Saturday, 9 May 2009
Places Children Love 2/3
A remarkable research project carried out in Freiburg, Germany, some years ago, addressed some of the ills of modern childhood in a novel way. Instead of examining social changes that might be affecting children sociologist Baldo Blinkert looked at the spaces children inhabited. In particular, he questioned several thousand children about their neighbourhood and asked them how they spent their free time, and made some interesting discoveries.
He found, for example, that there was a direct correlation between the amount and quality of play space in the area and the amount of TV children watched in the afternoon. Put simply, children with a good park nearby didn’t stay at home watching telly. This seems rather obvious, but what made the research have a dramatic effect in Freiburg was the fact that people could show the results to local politicians and demand action.
But what constitutes a good park? Blinkert has some fairly strong opinions about traditional playgrounds, with their climbing frames and swings. He writes, “It is very common to observe no children at all on playgrounds of this type... If there are children, what are they doing? They use the equipment for a very short time and generally only in the pre-established manner... I have the impression that the producers of equipment for playgrounds and the planners of such places have monkeys in mind rather than children.”
His aim was to, “Establish an entirely new type of place—a place that does not look like a playground but rather like an empty site which is somewhat neglected and a little bit unkempt.
“First, all of the devices would have to be removed. Then an excavator—under the supervision of four or five children—should shape an interesting surface—a ground with little hills and dips which can collect rainwater and change to mud. The vegetation should not be too complex … willow bushes, blackberries, or bushes of elder or raspberries. If possible, such a place should have a supply point for water. It is also necessary to equip such places with materials which would be useful for construction, such as stones, bricks, boards and beams of different sizes.”
And this is exactly what has happened. Across Freiburg, a city of 200,000 people, forty parks have now been renovated in this way, and the model has spread around northern Europe. Older people might think that these playgrounds sound like wartime bombsites; certainly they suggest the vacant lots that have traditionally been unofficial playgrounds, and this is no accident. When you think about it, one of the reasons why children’s access to semi-wild places has been reduced is that, since the end of the war, cities have filled up and the odd little spaces close to home have been gradually filled in, a process that continues today.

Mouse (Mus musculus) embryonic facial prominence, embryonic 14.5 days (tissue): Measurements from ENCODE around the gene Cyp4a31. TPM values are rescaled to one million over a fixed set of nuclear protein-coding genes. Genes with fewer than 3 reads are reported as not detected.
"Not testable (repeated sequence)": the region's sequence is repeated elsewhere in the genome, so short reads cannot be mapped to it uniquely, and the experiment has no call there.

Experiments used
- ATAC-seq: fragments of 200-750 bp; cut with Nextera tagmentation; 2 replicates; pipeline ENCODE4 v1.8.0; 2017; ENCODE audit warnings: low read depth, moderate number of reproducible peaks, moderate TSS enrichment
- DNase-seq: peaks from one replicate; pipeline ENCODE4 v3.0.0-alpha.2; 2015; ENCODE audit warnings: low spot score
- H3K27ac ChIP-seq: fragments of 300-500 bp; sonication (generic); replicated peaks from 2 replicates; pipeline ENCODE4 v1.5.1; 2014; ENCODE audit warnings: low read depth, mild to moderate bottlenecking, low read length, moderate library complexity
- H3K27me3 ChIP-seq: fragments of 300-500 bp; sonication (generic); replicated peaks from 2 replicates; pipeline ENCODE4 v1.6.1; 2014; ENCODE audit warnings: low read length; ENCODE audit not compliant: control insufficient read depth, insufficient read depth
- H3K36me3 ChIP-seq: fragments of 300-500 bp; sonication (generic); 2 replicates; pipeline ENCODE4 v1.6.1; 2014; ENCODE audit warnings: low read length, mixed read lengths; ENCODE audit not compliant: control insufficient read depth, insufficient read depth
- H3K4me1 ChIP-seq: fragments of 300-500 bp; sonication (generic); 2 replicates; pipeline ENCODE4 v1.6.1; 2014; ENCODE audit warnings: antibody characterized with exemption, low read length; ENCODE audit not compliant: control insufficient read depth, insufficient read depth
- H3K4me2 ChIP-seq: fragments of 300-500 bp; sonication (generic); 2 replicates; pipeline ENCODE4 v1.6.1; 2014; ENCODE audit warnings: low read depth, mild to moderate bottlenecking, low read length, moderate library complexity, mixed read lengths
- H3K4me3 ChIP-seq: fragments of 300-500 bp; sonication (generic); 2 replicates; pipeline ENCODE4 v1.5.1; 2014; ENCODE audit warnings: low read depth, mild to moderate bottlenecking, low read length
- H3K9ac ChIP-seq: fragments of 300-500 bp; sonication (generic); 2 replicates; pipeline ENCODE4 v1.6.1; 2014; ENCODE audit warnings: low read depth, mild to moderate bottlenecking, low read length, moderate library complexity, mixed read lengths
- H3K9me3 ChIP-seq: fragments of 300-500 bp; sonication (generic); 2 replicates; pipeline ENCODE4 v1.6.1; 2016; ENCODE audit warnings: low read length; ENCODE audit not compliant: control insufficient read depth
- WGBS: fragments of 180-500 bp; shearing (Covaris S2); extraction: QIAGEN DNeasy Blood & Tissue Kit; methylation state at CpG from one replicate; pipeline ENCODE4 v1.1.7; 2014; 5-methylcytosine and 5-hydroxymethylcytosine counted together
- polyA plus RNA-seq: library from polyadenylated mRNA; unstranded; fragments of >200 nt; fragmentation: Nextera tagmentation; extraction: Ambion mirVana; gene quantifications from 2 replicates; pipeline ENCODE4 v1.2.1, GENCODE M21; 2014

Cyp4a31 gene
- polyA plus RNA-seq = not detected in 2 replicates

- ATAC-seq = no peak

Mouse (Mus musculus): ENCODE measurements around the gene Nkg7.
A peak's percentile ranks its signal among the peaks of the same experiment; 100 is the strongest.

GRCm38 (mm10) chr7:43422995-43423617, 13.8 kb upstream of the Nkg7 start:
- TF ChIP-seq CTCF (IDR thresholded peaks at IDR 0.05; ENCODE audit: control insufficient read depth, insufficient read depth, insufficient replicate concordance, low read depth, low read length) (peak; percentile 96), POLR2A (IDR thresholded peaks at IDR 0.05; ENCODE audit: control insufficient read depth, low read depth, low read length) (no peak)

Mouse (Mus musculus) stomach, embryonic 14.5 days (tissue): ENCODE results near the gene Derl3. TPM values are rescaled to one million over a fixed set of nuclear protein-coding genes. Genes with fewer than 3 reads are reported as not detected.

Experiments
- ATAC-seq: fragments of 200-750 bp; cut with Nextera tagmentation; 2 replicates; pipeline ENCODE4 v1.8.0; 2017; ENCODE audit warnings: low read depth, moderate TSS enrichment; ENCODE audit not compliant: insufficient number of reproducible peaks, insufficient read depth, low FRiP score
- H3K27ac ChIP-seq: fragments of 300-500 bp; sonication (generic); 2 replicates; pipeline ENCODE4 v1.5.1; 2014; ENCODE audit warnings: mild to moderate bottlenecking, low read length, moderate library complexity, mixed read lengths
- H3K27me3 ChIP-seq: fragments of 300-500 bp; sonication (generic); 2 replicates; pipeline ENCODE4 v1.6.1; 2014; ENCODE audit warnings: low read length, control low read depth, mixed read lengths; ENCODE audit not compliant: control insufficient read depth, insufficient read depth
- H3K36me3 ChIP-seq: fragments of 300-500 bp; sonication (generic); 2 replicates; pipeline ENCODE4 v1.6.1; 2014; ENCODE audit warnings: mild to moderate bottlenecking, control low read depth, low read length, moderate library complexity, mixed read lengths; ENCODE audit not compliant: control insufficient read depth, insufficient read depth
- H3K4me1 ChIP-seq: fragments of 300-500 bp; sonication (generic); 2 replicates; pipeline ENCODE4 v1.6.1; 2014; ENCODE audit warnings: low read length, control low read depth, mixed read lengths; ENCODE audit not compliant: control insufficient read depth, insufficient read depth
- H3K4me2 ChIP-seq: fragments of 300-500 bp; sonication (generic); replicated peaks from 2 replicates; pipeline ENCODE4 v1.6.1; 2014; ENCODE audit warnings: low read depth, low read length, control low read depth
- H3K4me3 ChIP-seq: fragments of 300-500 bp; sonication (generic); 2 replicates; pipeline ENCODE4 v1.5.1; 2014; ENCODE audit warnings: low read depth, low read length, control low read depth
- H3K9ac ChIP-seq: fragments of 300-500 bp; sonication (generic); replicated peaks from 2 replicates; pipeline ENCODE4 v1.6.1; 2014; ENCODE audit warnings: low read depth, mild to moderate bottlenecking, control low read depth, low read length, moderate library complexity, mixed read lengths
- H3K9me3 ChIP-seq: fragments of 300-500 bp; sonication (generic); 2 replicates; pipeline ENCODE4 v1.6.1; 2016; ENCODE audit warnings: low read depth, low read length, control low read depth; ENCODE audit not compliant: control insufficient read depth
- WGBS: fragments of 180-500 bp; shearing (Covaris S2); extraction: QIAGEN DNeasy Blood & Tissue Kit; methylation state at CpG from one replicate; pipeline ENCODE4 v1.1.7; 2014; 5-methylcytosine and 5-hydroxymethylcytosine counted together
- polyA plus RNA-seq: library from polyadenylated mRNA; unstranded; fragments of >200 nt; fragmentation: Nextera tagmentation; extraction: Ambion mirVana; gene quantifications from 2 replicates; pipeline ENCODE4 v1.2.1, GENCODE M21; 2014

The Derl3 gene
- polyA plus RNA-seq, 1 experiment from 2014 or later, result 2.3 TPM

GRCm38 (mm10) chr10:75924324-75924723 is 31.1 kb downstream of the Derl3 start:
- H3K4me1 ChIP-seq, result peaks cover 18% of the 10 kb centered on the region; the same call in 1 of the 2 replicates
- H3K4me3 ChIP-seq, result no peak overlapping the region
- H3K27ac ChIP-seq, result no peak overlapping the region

A crucial component in Blinkert’s model is the idea that a playground should allow children to exercise not only their muscles but also their imagination. Children learn about storytelling partly by doing things to their environment, building structures and knocking them down, digging holes and so on.
Tim Gill visited Freiburg recently and was astonished by what he saw. “These places don’t look anything like what passes for playgrounds in the UK,” he says. “They look like the places where many of us spent the most enjoyable, the most profound times of our childhood.”
Across Europe now a new breed of landscape designer is at work, among them the fabulous Danish architect Helle Nebelong, creating safe but interesting places to replace the semi-wild spaces we have lost. Here in Britain things are beginning to change, as the government responds to concerns about obesity.
Learning Through Landscapes (LTL), a charity set up to help children make the most of their school grounds, works with corporate sponsors like the Royal Bank of Scotland and Unilever to improve playgrounds and promote outdoor play. An example of this kind of work can be seen at Eveline Lowe Primary in the London Borough of Southwark, where a derelict site was converted into a garden with a grassy amphitheatre, a pond, winding brick paths and, around the edges, wilder, bushier areas for those all-important explorations.
The results of such reforms can be startling. According to LTL’s own 2003 survey of 700 schools the organisation had worked with, children don’t just play more. Of the schools concerned three quarters had seen improved pupil behaviour, while two thirds had found bullying reduced and attitudes to learning improved. An amazing 84% responded that better school grounds improved children’s social interaction.
One thing that has changed dramatically in the last ten years is the role children themselves are allowed in creating their own play spaces. The work done by people like Roger Hart demonstrated that children know what they want when it comes to play, and it is gradually becoming more common for children to be consulted.